The theoretical range of values for both opinion leadership and opinion seeking varied between 1 (low) and 5 (high). Imputation was necessary for 6 respondents on the opinion leadership scale (1 missing value in 4 cases, 2 missing values in 2 cases) and for 1 respondent (1 missing value) on the opinion seeking scale. Two respondents did not answer any of the items and were hence excluded from each scale. The internal consistency of the scales for opinion leadership and opinion seeking was satisfying with ωu−cat = 0.98 (standard error (SE) = 0.01, 95%-Confidence Interval (CI) [0.98–0.995]) for the opinion leadership scale and ωu−cat = 0.97 (SE = 0.05, 95%-CI [0.96–0.99]) for the opinion seeking scale.

The GPs scored a mean of 2.57 (standard deviation (SD) = 0.90, n = 127) on the opinion leadership scale and a mean of 3.71 (SD = 0.83, n = 127) on the opinion seeking scale.

Even though total scores on the opinion seeking scale were higher than on the opinion leadership scale, this did not allow for the conclusion that both scales were associated with each other: The low correlation coefficient between the opinion leadership and opinion seeking scale (r = 0.18 (r = 0.22 when corrected for attenuation)) among GPs indicated that high values on the opinion leadership scale do not necessarily go along with low values on the opinion seeking scale and vice versa. Especially illustrative examples were isolated cases where respondents saw themselves neither as opinion leaders nor as opinion seekers or, in contrast, others with high values on both scales.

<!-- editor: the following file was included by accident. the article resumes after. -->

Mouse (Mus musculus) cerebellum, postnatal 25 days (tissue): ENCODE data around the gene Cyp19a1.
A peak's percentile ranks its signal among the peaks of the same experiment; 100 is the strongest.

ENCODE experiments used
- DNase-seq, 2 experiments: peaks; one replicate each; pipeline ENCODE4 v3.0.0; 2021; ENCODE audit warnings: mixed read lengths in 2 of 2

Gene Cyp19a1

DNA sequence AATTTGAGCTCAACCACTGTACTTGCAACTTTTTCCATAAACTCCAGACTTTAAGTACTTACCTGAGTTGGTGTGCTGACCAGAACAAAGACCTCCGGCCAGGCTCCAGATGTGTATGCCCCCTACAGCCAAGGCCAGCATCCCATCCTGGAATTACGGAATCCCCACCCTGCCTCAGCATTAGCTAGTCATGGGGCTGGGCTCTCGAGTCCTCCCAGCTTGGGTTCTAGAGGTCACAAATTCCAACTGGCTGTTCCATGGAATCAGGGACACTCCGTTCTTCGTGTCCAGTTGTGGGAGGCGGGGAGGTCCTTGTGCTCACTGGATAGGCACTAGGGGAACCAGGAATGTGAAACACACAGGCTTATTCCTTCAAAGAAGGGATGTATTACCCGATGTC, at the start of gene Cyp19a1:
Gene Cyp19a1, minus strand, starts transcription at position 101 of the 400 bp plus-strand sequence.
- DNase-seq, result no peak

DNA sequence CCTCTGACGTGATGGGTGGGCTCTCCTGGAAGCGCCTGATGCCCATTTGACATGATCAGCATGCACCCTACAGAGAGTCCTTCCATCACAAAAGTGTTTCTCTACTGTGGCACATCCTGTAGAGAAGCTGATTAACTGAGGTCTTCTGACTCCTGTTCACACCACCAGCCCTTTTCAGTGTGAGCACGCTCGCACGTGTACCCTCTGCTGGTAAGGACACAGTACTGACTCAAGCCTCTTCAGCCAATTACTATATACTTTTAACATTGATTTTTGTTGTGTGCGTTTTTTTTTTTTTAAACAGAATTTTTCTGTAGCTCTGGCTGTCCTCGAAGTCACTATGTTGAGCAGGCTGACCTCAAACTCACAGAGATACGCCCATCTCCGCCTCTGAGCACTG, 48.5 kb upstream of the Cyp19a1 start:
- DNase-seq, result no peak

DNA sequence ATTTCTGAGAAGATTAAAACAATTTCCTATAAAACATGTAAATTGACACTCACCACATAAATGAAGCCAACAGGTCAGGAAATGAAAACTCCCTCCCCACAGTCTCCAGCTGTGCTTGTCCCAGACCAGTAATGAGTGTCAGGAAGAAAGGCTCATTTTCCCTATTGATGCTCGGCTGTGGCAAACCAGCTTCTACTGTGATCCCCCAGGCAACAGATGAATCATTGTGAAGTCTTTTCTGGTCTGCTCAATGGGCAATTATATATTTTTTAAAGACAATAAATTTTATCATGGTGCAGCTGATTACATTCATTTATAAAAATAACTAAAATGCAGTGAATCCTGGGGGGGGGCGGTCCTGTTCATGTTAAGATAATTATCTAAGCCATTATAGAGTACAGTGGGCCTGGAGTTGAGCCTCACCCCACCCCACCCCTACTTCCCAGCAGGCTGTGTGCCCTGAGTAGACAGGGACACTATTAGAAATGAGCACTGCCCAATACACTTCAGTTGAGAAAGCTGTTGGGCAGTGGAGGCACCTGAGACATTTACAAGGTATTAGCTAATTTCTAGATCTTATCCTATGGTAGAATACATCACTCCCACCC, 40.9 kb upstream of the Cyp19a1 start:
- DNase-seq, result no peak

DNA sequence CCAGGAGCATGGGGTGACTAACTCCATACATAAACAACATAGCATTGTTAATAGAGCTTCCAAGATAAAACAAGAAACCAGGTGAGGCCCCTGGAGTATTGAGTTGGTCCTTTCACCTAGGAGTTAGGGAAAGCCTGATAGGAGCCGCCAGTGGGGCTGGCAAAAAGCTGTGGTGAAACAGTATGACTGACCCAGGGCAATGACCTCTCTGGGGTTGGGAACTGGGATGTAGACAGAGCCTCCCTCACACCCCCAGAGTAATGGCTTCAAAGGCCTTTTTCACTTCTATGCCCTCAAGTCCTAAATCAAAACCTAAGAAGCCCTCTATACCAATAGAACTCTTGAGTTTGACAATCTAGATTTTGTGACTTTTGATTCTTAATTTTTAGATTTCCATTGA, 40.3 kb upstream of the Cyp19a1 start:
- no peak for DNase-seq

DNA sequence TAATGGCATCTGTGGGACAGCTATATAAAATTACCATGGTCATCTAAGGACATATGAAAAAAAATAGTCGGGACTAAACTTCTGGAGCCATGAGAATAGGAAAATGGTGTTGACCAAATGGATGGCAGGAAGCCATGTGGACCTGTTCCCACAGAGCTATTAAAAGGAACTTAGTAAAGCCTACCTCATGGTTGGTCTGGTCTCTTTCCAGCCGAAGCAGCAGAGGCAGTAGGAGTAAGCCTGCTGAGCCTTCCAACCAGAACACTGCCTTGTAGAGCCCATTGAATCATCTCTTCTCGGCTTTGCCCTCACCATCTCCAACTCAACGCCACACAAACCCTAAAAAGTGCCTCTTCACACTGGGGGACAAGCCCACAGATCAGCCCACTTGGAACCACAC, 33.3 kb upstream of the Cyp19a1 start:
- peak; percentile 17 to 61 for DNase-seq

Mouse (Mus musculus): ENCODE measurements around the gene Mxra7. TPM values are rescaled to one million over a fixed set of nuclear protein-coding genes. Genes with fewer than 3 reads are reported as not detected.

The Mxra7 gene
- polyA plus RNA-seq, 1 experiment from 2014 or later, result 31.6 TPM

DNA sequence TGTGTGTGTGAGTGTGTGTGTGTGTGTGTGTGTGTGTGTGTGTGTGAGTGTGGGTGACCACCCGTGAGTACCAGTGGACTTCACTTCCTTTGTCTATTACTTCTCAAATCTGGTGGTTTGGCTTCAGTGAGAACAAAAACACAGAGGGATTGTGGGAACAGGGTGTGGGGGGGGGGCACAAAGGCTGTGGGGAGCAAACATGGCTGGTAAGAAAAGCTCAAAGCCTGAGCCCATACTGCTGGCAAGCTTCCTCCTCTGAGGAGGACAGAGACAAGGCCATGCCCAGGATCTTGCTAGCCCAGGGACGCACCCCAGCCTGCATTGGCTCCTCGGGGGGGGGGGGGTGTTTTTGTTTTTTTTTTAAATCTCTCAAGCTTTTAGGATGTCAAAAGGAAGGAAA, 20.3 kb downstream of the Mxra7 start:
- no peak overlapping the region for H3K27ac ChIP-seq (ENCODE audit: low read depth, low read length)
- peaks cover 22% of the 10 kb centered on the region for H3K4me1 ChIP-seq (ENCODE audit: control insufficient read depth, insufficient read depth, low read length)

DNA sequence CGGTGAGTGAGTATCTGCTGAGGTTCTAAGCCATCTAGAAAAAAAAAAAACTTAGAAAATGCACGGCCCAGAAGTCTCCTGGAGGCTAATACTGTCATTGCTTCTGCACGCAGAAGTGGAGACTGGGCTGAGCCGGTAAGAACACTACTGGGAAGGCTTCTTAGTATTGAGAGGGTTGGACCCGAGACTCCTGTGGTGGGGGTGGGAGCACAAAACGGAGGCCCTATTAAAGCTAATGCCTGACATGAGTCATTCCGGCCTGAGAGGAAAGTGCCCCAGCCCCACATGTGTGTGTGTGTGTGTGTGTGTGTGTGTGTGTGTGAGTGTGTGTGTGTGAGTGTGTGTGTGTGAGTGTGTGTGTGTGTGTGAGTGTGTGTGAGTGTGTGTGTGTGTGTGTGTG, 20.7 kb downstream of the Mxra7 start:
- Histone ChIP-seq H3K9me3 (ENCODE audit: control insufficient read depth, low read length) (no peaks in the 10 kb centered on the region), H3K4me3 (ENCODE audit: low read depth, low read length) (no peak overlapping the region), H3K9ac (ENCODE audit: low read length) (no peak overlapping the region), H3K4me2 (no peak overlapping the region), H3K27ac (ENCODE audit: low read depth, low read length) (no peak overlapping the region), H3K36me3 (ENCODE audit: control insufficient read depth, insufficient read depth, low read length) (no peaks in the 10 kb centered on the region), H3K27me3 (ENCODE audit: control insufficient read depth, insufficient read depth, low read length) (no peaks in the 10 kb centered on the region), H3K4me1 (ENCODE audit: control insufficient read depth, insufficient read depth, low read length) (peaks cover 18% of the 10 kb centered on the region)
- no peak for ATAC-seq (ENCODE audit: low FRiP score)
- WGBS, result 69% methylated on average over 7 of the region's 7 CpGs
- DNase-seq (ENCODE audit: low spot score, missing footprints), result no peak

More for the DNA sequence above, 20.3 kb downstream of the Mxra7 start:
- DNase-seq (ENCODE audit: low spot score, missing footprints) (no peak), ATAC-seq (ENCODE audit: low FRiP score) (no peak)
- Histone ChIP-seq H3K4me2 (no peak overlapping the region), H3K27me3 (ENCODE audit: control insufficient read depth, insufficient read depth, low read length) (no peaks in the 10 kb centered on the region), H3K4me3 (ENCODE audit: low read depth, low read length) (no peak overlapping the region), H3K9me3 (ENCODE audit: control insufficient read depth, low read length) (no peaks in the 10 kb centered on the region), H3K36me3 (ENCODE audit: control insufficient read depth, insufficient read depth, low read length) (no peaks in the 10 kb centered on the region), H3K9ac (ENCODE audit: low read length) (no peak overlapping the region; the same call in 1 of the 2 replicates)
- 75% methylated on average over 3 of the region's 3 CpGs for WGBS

Regarding the question what influences self-perceived opinion leadership, regression analyses showed an effect of the presence of other opinion leaders: People who were able to name someone who influenced their views on cardiovascular conditions scored significantly higher on the opinion leadership scale (Estimate (b) = 0.46, 95%-CI: [0.11; 0.81], p = 0.01) than those who could not name someone. Further covariates did not significantly affect self-perception. Looking at the F-statistics with F[4] = 1.99, p = 0.10 and the adjusted R² = 0.04, the model showed a poor goodness of fit with little explanatory power.

For opinion seeking, we found an effect of the presence of opinion leaders as well: People who were able to name someone influencing their view on cardiovascular conditions had significantly higher scores on the opinion seeking scale (Estimate (b) = 0.45, 95%-CI: [0.13; 0.78], p = 0.007) than those who could not name someone. Furthermore, there was an effect for sex, with men having significantly lower scores on the opinion seeking scale (Estimate (b) = -0.34, 95%-CI: [-0.67; -0.01], p = 0.04). Further covariates showed no significant influences on self-perception. In this model, the F-statistics were statistically significant with F[4] = 4.88, p = 0.001 and an adjusted R² = 0.13.